Tuesday, December 20, 2016

Ontario's new surrogacy law (and other laws regarding who is the parent of a child)

In Canada, Ontario has just (last month) amended some of its laws regarding the definitions of who are the parents of a child, with implications for surrogacy, among other things.
Bill 28 Projet de loi 28
An Act to amend the
Children’s Law Reform Act,
the Vital Statistics Act
and various other Acts
respecting parentage and
related registrations

Here's the part on surrogacy, which seems to imply that surrogacy in Canada will be subject to legal risk about who the parents are until the child is seven days old.

"7. Where a surrogate and one or more intended parents of
a child to be carried by the surrogate enter into a surrogacy
agreement and a child contemplated by the
agreement is born, the intended parents become the
parents of the child and the surrogate ceases to be a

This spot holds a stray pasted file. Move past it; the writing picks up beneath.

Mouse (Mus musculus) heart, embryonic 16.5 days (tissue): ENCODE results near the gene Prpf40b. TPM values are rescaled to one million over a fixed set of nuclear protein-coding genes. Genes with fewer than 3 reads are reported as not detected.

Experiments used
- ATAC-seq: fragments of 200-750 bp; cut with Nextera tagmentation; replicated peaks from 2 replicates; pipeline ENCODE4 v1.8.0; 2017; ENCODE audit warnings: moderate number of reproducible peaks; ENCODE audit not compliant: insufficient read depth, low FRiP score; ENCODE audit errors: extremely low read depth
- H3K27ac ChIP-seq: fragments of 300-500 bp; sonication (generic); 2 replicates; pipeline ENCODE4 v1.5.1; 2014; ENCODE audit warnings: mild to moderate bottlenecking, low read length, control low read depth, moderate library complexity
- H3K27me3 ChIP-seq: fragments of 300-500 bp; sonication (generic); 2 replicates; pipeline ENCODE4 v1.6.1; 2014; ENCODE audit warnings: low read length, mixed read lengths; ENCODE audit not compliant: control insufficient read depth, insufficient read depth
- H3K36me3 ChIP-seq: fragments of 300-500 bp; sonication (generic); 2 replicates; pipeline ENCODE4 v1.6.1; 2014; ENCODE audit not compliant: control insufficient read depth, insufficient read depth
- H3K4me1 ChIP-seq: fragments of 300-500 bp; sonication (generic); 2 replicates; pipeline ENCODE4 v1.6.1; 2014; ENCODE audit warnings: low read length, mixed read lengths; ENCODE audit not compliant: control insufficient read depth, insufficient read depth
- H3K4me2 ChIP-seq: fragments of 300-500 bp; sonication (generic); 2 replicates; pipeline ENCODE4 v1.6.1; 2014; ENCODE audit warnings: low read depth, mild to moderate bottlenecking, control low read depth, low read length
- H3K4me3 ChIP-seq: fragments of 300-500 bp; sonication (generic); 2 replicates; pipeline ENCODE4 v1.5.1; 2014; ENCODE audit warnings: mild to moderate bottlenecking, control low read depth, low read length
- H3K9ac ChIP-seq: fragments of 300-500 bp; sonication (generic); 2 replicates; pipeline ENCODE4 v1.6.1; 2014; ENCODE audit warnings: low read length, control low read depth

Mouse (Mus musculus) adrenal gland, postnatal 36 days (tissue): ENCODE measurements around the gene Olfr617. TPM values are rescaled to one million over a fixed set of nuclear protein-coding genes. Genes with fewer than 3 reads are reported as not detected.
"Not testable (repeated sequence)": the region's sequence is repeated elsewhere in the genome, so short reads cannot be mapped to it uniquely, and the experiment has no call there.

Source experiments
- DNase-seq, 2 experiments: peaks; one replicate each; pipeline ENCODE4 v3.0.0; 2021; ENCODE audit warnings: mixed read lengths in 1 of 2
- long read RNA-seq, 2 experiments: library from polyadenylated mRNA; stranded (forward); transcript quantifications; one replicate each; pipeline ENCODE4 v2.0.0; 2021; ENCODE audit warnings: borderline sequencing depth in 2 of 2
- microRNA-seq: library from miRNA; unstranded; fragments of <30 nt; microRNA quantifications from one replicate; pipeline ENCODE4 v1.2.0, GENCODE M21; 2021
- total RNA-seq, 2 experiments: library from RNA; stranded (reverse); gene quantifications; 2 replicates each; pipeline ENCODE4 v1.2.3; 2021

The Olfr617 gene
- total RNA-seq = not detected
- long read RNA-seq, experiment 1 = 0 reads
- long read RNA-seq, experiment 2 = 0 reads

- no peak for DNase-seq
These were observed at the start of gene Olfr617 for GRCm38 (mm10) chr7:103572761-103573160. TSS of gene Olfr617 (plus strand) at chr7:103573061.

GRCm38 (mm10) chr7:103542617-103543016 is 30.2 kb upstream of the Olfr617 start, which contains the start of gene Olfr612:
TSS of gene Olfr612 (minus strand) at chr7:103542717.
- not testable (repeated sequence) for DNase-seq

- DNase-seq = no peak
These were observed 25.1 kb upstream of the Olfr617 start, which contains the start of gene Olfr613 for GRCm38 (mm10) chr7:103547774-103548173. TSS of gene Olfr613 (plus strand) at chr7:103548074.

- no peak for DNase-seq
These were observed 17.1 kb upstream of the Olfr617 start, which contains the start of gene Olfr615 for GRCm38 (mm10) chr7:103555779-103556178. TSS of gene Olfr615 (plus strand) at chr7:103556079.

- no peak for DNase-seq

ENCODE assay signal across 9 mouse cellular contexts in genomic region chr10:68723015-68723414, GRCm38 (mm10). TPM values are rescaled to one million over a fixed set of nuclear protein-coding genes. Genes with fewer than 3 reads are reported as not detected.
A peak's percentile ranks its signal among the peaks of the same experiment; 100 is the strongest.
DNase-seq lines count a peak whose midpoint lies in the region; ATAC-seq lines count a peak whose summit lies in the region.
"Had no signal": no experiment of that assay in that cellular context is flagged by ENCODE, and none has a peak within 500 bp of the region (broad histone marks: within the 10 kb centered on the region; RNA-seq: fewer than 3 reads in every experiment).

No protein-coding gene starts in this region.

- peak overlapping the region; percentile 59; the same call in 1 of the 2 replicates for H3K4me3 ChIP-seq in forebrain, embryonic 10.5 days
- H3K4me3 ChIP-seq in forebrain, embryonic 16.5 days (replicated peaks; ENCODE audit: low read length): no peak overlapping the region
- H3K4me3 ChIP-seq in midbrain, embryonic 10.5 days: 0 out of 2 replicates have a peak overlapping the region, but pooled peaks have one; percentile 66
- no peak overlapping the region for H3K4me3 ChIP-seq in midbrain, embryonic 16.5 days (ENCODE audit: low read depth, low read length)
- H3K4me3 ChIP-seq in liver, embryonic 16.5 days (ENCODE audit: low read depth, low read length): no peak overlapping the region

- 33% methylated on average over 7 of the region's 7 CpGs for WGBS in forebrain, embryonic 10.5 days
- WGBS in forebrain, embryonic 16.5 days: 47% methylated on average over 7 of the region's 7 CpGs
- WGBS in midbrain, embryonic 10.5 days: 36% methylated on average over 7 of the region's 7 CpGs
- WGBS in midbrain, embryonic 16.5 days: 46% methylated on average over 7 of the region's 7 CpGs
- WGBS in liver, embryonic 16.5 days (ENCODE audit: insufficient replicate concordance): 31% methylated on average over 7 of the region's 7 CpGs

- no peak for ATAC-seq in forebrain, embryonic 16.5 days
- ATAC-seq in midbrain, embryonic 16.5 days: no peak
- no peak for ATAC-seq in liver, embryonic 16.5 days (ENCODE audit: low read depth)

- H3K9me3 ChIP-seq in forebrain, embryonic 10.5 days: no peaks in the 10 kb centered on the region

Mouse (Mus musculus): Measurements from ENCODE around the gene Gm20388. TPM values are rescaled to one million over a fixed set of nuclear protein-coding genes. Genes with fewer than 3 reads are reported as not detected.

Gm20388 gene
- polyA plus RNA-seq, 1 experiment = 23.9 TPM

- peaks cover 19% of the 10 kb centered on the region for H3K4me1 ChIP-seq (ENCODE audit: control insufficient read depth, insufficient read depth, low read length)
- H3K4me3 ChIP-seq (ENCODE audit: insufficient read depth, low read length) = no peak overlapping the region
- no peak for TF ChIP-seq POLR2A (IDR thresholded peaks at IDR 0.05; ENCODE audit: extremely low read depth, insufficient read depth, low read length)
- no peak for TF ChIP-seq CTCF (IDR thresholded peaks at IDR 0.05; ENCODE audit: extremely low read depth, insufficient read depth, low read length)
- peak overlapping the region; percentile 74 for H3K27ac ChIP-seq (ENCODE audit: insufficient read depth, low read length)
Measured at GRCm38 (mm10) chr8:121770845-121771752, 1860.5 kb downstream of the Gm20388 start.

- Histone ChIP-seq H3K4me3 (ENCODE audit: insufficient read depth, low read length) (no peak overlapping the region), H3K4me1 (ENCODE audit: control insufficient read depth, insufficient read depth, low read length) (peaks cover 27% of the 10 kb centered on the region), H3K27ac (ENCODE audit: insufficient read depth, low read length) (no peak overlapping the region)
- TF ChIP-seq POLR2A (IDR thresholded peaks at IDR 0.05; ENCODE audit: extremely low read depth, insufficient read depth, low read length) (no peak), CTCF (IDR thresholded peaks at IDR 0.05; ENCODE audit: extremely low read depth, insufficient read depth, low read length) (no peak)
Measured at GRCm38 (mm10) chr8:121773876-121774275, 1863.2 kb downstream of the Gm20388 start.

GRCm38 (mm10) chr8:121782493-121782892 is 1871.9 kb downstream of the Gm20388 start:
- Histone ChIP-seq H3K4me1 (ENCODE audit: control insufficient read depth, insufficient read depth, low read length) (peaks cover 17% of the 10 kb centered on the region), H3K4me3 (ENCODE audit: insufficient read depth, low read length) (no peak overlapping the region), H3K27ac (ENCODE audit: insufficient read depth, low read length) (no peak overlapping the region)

parent of the child if specified conditions are met.
These conditions include that there are no more than
four intended parents under the agreement, that each of
the parties to the agreement received independent legal
advice before signing, and that the child is conceived
through assisted reproduction. The change in parentage
is also contingent on the surrogate giving written consent
relinquishing the surrogate’s entitlement to parentage
of the child, but the consent may not be given
before the child is seven days old. Until that time, after
the child is born the surrogate and the intended parents
share parental rights and responsibilities respecting the
child, unless the surrogacy agreement provides otherwise.
If the surrogate does not or cannot give consent,
an application may be made to the court for a declaration
of parentage respecting the child. Although a surrogacy
agreement may be used as evidence of parental
intent, it is unenforceable in law. (Section 10)"

Here is some commentary on that and other parts of the law, from the blog Above the Law:
Ontario’s New Surrogacy And Sperm Donation Law Is Both Awesome And Terrible

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